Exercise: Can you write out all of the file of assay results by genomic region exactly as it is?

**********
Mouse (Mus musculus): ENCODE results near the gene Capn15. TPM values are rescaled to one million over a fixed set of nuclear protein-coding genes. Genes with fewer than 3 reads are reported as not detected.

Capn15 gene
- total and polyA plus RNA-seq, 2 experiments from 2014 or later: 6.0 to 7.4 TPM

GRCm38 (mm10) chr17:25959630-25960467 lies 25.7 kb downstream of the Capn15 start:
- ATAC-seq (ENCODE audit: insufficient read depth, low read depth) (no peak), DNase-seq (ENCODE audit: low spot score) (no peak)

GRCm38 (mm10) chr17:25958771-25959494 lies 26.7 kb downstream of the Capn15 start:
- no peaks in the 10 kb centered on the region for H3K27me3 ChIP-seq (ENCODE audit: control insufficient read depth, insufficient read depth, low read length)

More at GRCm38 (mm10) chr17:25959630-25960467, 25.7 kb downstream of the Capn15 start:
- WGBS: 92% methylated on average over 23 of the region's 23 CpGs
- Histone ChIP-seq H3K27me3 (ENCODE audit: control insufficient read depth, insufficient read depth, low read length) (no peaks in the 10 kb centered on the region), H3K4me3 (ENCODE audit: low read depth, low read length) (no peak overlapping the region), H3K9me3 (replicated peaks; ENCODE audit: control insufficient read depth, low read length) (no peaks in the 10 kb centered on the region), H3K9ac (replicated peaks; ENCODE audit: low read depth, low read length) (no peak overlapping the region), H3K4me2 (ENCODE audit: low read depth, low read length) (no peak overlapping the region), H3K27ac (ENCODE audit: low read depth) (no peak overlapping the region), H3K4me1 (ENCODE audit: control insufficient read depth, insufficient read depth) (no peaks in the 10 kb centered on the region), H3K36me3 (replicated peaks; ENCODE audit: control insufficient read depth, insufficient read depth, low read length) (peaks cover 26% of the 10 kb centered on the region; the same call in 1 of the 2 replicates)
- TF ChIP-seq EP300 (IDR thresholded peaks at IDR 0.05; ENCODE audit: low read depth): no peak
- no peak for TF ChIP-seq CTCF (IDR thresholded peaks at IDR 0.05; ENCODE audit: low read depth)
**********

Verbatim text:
Mouse (Mus musculus): ENCODE results near the gene Capn15. TPM values are rescaled to one million over a fixed set of nuclear protein-coding genes. Genes with fewer than 3 reads are reported as not detected.

Capn15 gene
- total and polyA plus RNA-seq, 2 experiments from 2014 or later: 6.0 to 7.4 TPM

GRCm38 (mm10) chr17:25959630-25960467 lies 25.7 kb downstream of the Capn15 start:
- ATAC-seq (ENCODE audit: insufficient read depth, low read depth) (no peak), DNase-seq (ENCODE audit: low spot score) (no peak)

GRCm38 (mm10) chr17:25958771-25959494 lies 26.7 kb downstream of the Capn15 start:
- no peaks in the 10 kb centered on the region for H3K27me3 ChIP-seq (ENCODE audit: control insufficient read depth, insufficient read depth, low read length)

More at GRCm38 (mm10) chr17:25959630-25960467, 25.7 kb downstream of the Capn15 start:
- WGBS: 92% methylated on average over 23 of the region's 23 CpGs
- Histone ChIP-seq H3K27me3 (ENCODE audit: control insufficient read depth, insufficient read depth, low read length) (no peaks in the 10 kb centered on the region), H3K4me3 (ENCODE audit: low read depth, low read length) (no peak overlapping the region), H3K9me3 (replicated peaks; ENCODE audit: control insufficient read depth, low read length) (no peaks in the 10 kb centered on the region), H3K9ac (replicated peaks; ENCODE audit: low read depth, low read length) (no peak overlapping the region), H3K4me2 (ENCODE audit: low read depth, low read length) (no peak overlapping the region), H3K27ac (ENCODE audit: low read depth) (no peak overlapping the region), H3K4me1 (ENCODE audit: control insufficient read depth, insufficient read depth) (no peaks in the 10 kb centered on the region), H3K36me3 (replicated peaks; ENCODE audit: control insufficient read depth, insufficient read depth, low read length) (peaks cover 26% of the 10 kb centered on the region; the same call in 1 of the 2 replicates)
- TF ChIP-seq EP300 (IDR thresholded peaks at IDR 0.05; ENCODE audit: low read depth): no peak
- no peak for TF ChIP-seq CTCF (IDR thresholded peaks at IDR 0.05; ENCODE audit: low read depth)